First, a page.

May 12th is National Fibromyalgia Awareness Day, so I thought I would bring awareness on my blog all week.
Fibromyalgia Awareness #1: What Is Spoon Theory?
You have probably seen me use the term “Spoonie” in my posts and some of you may be wondering what that is all about. So let me explain.
A woman, Christine Miserandino, with Lupus was having lunch with her best friend who asked what it was like to be sick all the time. She picked up a handful of spoons to use as a metaphor and The Spoon Theory was born. People with different types of chronic illness sometimes refer to themselves as “spoonies”.
The basic idea is that you have a limited number of spoons each day. Every activity you do during the day, uses spoons. Some spoons are physical, some mental and some emotional.
For example: If I have 15 spoons to start with, I use 1 to walk the dog, 3 to homeschool, 2 to take a shower, 1 to make lunch, 4 to go grocery shopping, 3 to make dinner and clean up…I end up with 1 spoon left for the day. If I rest in the afternoon, I probably have about 3 before bed. Everybody has their particular number of spoons. I think 15 is about right for me on a good day. If I am flaring, I have between 8 and 10 spoons.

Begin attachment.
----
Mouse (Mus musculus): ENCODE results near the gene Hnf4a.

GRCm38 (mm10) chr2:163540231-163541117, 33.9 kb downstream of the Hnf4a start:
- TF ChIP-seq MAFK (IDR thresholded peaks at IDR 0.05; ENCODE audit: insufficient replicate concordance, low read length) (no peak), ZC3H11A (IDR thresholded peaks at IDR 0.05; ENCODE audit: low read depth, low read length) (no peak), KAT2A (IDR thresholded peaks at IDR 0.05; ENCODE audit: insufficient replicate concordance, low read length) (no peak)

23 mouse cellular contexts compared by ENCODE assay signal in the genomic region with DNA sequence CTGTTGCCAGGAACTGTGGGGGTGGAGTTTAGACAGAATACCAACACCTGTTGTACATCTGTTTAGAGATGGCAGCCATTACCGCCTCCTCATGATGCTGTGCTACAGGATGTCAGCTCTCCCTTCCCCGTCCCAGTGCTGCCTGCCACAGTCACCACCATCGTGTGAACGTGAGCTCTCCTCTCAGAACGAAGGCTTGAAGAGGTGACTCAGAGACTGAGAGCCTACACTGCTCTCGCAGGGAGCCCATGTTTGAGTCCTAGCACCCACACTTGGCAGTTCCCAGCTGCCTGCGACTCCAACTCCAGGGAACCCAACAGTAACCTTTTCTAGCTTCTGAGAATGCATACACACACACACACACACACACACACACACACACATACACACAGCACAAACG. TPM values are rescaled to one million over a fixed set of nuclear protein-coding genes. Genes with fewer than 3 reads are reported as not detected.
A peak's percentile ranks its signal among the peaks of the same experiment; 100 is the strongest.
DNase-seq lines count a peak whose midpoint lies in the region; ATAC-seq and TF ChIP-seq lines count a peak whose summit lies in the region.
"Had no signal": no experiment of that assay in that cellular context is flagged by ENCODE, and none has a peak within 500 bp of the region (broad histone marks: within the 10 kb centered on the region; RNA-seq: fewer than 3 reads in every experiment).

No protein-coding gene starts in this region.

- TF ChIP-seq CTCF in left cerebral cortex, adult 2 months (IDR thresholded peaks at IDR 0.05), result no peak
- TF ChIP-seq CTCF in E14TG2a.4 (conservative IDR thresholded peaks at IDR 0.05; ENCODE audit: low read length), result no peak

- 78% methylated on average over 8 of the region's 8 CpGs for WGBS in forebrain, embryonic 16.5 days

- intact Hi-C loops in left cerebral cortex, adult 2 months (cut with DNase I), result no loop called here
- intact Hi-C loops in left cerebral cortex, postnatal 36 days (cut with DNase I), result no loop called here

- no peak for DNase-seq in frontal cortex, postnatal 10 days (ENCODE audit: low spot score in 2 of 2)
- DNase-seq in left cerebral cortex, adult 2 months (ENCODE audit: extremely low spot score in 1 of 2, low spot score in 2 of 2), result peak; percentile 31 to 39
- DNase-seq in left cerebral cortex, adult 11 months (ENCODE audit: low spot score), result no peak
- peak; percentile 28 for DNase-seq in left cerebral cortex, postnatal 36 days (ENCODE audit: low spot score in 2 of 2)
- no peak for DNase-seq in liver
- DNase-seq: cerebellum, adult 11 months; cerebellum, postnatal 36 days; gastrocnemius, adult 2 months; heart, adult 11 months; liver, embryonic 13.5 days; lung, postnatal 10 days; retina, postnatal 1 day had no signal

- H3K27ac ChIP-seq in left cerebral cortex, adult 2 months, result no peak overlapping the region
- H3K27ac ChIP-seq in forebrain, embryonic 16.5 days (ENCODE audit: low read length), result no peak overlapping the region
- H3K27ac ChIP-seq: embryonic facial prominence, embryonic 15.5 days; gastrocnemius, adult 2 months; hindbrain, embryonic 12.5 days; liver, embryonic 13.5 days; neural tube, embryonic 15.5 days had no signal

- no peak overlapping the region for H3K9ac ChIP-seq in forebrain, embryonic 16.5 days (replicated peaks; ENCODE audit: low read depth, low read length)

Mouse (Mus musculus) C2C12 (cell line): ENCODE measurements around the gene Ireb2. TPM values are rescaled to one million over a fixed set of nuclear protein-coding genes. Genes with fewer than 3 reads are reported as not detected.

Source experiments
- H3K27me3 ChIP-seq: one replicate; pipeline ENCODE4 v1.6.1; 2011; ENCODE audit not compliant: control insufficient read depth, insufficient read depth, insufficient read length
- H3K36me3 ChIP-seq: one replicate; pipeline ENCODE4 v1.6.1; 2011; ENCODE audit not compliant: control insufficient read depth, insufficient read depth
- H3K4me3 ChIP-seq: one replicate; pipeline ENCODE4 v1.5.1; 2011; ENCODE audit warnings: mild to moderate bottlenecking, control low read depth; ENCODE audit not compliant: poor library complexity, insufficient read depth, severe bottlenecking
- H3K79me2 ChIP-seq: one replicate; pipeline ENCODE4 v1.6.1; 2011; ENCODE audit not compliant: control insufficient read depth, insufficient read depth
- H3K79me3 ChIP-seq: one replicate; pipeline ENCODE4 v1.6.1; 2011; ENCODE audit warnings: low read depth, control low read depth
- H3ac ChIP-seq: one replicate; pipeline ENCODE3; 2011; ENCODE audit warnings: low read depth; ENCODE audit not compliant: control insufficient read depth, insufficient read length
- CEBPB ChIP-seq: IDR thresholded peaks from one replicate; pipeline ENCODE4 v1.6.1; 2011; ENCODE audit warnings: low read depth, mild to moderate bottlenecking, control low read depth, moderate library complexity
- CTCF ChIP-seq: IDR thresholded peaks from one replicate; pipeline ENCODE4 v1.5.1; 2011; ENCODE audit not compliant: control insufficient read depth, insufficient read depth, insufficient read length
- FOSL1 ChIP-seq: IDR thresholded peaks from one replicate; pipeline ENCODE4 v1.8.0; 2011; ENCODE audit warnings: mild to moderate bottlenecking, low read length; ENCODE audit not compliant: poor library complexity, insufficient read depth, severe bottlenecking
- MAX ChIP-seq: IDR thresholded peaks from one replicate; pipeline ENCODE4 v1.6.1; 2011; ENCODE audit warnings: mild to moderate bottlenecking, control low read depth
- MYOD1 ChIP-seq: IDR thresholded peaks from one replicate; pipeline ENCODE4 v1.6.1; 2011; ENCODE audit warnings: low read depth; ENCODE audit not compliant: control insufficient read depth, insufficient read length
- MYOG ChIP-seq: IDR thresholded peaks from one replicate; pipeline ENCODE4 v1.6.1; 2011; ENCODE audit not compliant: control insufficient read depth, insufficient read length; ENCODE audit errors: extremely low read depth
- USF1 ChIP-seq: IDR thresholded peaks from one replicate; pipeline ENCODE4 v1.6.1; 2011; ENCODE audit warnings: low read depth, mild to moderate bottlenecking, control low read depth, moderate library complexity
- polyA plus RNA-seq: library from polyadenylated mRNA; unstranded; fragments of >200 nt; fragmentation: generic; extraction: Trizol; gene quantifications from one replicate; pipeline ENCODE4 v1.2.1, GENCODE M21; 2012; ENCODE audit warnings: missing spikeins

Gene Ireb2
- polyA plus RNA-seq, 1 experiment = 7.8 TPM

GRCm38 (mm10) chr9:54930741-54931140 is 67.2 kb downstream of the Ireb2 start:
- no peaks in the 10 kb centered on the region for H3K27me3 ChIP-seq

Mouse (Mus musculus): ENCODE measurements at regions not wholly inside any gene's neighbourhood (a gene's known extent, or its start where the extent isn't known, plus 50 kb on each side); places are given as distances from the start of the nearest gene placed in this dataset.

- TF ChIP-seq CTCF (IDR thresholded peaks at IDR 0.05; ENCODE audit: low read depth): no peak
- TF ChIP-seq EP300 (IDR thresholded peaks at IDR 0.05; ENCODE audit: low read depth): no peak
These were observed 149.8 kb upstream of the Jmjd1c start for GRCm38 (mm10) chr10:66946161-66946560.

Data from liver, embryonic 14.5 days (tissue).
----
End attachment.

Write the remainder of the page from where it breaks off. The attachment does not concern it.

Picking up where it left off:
We can use The Spoon Theory to help us pace our energy throughout the day. Walking the dog technically takes 2 spoons, but because it relaxes me and makes me feel good, I count it as 1 spoon. Some days, homeschooling takes 5 or 6 spoons, so I will try to take it easy for the remainder of the day. Laundry takes a lot physically, up and down three flights of stairs, so I do it on days when I don’t have much else. If I have a doctors appointment, it can take 6 spoons, but if I come home and relax, I can get a few of those back.
There are certain activities that take more spoons for me than they would for others. Grocery shopping takes at least 4 for me because of the parking, the lights in the store, the smells, the checkout lady, loading and unloading the car. Driving in unfamiliar places or for more than an hour, takes a lot. Being at the park with a bunch of screaming kids or around loud noises, takes a lot. Things that are overstimulating for me from a sensory standpoint, take up a lot of my spoons.
Any sort of confrontation or stress takes spoons, the car that almost hits you, the rude lady who gets in your personal space, the task you procrastinate on, the event you are dreading, the contractor who mucks up a job. Stress is the worst spoon stealer because it not only takes spoons, but it also causes pain.
So there it is, a tool to show how we manage with our energy limitations and a tool to help us pace throughout the day. In all honestly, I keep things in mind, but I have not used it seriously for pacing and after writing this post, I am thinking I should.